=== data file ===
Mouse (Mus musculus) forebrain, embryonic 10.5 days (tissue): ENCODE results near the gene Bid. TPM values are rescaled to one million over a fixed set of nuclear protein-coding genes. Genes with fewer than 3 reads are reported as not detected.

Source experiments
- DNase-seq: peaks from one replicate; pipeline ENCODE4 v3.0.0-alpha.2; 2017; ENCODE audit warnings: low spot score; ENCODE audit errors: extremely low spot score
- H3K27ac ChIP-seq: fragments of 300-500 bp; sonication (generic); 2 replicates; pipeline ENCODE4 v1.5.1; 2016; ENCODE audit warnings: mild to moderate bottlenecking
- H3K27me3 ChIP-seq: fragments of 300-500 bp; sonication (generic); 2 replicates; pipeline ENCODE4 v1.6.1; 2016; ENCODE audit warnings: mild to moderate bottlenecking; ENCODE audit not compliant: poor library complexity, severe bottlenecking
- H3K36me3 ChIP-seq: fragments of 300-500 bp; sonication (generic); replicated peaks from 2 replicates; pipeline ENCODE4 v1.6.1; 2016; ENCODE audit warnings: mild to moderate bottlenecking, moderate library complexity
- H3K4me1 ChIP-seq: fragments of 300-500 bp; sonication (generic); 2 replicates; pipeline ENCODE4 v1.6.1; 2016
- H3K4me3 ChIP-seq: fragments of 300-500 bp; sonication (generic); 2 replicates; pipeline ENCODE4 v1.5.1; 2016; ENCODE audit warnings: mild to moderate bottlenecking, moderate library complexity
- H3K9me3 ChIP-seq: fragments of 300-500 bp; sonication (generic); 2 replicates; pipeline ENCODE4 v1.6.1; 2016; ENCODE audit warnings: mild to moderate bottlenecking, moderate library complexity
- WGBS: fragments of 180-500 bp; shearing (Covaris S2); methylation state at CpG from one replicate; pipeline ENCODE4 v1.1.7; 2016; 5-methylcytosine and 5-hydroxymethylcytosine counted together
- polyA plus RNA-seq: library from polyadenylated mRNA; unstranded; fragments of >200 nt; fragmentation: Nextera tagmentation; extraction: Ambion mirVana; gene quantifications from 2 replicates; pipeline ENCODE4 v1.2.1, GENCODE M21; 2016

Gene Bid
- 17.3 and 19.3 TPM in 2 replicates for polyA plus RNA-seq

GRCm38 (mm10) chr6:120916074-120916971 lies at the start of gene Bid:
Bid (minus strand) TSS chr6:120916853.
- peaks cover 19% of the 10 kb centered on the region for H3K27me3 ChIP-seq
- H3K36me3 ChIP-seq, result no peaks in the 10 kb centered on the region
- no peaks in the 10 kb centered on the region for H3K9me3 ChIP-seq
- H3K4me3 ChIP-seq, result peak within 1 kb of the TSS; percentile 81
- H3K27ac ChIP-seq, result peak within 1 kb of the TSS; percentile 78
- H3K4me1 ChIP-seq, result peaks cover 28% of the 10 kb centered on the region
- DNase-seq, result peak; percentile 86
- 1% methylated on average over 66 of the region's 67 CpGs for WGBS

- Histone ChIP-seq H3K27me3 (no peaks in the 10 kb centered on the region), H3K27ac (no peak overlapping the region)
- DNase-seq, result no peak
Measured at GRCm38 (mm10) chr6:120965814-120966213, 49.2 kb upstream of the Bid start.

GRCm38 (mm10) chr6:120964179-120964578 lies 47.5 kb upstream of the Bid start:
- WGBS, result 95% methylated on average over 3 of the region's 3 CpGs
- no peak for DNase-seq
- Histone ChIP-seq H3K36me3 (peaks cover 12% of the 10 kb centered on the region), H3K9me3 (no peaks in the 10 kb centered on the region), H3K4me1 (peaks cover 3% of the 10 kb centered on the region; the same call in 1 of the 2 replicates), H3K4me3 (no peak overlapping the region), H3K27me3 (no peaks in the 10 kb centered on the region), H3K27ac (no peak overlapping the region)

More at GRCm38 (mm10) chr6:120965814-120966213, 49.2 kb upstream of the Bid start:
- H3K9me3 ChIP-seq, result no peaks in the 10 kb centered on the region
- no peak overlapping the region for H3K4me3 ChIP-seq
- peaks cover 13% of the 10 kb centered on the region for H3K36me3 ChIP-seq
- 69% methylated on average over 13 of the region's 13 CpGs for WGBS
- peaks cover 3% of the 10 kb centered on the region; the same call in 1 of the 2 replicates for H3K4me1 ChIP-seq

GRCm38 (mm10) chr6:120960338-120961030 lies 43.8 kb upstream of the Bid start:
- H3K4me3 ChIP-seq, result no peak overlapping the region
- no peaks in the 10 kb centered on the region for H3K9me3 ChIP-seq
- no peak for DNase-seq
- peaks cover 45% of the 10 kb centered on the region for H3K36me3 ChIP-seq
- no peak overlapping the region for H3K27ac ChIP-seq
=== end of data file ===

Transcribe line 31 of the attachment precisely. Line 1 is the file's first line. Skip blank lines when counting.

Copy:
More at GRCm38 (mm10) chr6:120965814-120966213, 49.2 kb upstream of the Bid start: